WASHINGTON — WASHINGTON -- Legislation that would more than double federal spending on the Chesapeake Bay clean-up program over the next five years was introduced in the Senate yesterday amid high hopes that some action will be taken this year.
The Chesapeake Bay Restoration Act would provide $23 million for the current fiscal year -- an immediate increase of $10 million -- and raise it by $1 million a year for the next five years.
"This legislation will provide a much-needed boost to our efforts to clean up the Chesapeake Bay and set the course for the restoration program to the turn of the century," said Maryland Sen. Paul S. Sarbanes, a Democrat who was the bill's sponsor. He was joined by Sens. Barbara A. Mikulski, a Maryland Democrat, Republican John W. Warner and Democrat Charles S. Robb of Virginia and Democrat Harris Wofford and Republican Arlen Specter of Pennsylvania.
The funds would be administered by the Environmental Protection Agency, the lead federal agency involved with the Chesapeake Bay program, and used mainly for research, management and state assistance grants.
But the legislation seeks also, for the first time, to increase the involvement of all 16 federal agencies and programs concerned with the bay -- organizations such as the Army Corps of Engineers, the Fish and Wildlife Service, the National Park Service and the Federal Highway Administration.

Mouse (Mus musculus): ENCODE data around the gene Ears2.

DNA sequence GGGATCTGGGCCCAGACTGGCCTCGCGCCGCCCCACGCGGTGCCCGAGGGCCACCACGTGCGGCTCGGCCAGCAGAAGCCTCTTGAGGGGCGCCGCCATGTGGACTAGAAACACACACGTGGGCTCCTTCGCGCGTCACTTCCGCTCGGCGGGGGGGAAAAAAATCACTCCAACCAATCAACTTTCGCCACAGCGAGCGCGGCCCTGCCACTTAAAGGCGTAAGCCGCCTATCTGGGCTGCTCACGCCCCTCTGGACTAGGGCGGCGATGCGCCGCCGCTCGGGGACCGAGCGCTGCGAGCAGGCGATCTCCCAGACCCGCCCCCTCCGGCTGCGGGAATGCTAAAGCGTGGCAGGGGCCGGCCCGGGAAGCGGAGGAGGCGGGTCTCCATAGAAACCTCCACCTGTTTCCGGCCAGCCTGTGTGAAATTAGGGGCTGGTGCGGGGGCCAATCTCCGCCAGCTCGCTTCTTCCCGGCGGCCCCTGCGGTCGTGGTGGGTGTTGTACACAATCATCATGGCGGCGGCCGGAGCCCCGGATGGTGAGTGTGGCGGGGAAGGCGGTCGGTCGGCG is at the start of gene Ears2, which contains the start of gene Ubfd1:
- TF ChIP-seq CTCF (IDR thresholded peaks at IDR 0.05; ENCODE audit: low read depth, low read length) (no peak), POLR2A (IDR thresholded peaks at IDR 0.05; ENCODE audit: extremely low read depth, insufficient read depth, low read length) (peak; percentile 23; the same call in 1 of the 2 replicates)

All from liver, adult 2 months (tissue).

The new bill differs from the one that died in the last Congress in several ways:
* Funding is increased;
* The program would run for six years instead of four;
* It seeks to curtail pollution from city streets, farms and other sources and focuses on containing runoffs into tributaries rather than focusing solely on the bay itself;
* It takes account of the latest Chesapeake Bay agreement signed between the bay states and federal authorities last August, which substantially revised the requirements for limiting nitrogen, phosphates and other nutrients that lead to oxygen depletion in the bay.
* It would require, for the first time, federal facilities within the Chesapeake watershed to review their operations regularly and avoid activities that harm the bay.